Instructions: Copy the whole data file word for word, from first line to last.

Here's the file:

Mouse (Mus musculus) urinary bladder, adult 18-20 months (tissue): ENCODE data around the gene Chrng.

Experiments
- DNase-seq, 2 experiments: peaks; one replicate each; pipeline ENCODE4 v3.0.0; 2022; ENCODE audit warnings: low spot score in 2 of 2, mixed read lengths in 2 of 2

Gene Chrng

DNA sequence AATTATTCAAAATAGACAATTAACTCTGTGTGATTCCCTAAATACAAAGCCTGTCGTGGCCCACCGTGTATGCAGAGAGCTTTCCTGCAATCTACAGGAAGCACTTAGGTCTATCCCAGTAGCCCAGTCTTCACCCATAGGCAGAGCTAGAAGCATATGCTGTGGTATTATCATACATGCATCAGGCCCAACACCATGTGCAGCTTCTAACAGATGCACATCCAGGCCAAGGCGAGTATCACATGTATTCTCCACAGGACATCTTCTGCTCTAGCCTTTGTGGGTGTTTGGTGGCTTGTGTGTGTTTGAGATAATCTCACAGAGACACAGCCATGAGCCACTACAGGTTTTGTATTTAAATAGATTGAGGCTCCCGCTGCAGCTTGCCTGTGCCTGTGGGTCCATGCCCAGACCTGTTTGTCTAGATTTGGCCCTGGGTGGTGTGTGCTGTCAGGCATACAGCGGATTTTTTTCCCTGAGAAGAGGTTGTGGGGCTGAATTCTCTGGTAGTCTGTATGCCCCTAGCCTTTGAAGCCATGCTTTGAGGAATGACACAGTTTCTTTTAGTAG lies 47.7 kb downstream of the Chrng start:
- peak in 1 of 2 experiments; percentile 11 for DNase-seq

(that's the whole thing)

Mouse (Mus musculus) urinary bladder, adult 18-20 months (tissue): ENCODE data around the gene Chrng.

Experiments
- DNase-seq, 2 experiments: peaks; one replicate each; pipeline ENCODE4 v3.0.0; 2022; ENCODE audit warnings: low spot score in 2 of 2, mixed read lengths in 2 of 2

Gene Chrng

DNA sequence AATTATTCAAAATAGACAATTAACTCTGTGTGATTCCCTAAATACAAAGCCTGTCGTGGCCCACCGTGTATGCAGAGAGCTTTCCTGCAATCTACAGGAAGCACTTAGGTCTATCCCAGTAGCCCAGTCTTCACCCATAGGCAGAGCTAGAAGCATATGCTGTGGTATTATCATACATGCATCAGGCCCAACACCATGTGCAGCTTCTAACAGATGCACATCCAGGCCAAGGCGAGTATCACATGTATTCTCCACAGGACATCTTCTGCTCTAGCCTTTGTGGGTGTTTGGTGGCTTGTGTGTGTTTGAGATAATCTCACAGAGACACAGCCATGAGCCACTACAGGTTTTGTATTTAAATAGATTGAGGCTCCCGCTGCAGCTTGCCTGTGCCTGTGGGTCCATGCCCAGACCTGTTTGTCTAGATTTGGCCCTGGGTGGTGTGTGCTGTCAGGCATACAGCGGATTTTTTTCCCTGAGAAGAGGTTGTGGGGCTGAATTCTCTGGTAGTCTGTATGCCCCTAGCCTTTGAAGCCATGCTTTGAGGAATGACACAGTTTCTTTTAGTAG lies 47.7 kb downstream of the Chrng start:
- peak in 1 of 2 experiments; percentile 11 for DNase-seq